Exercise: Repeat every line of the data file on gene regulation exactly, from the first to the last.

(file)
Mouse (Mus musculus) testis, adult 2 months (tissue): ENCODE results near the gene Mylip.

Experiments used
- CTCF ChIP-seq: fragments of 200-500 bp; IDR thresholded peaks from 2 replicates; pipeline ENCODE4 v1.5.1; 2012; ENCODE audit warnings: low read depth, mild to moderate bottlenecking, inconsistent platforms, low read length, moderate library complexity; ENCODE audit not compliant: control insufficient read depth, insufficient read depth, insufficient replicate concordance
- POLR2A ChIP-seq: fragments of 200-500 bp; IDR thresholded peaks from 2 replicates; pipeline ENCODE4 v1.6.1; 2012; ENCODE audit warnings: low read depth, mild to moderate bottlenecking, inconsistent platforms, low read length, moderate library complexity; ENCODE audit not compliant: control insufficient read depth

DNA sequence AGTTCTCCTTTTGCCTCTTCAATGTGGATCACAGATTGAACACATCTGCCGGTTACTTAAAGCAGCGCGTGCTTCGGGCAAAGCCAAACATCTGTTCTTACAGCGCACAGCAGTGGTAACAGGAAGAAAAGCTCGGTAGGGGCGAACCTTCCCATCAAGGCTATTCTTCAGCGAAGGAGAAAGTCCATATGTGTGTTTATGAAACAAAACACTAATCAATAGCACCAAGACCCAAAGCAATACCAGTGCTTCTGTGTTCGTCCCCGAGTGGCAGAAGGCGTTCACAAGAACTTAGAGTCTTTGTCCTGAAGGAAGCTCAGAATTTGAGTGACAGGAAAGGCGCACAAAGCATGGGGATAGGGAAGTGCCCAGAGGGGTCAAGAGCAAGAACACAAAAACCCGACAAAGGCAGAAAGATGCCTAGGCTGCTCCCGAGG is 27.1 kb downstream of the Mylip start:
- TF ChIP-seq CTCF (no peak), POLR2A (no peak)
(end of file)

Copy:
Mouse (Mus musculus) testis, adult 2 months (tissue): ENCODE results near the gene Mylip.

Experiments used
- CTCF ChIP-seq: fragments of 200-500 bp; IDR thresholded peaks from 2 replicates; pipeline ENCODE4 v1.5.1; 2012; ENCODE audit warnings: low read depth, mild to moderate bottlenecking, inconsistent platforms, low read length, moderate library complexity; ENCODE audit not compliant: control insufficient read depth, insufficient read depth, insufficient replicate concordance
- POLR2A ChIP-seq: fragments of 200-500 bp; IDR thresholded peaks from 2 replicates; pipeline ENCODE4 v1.6.1; 2012; ENCODE audit warnings: low read depth, mild to moderate bottlenecking, inconsistent platforms, low read length, moderate library complexity; ENCODE audit not compliant: control insufficient read depth

DNA sequence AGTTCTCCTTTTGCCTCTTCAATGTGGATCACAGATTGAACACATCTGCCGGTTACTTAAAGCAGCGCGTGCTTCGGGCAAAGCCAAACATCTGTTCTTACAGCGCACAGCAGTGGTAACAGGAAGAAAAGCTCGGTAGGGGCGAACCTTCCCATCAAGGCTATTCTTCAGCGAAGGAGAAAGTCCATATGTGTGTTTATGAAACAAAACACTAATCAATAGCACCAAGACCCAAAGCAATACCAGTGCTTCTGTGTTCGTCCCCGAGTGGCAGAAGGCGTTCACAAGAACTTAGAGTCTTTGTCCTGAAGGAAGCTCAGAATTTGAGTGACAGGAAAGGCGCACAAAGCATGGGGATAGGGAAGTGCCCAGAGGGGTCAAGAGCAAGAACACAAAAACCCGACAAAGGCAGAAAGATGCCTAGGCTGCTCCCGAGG is 27.1 kb downstream of the Mylip start:
- TF ChIP-seq CTCF (no peak), POLR2A (no peak)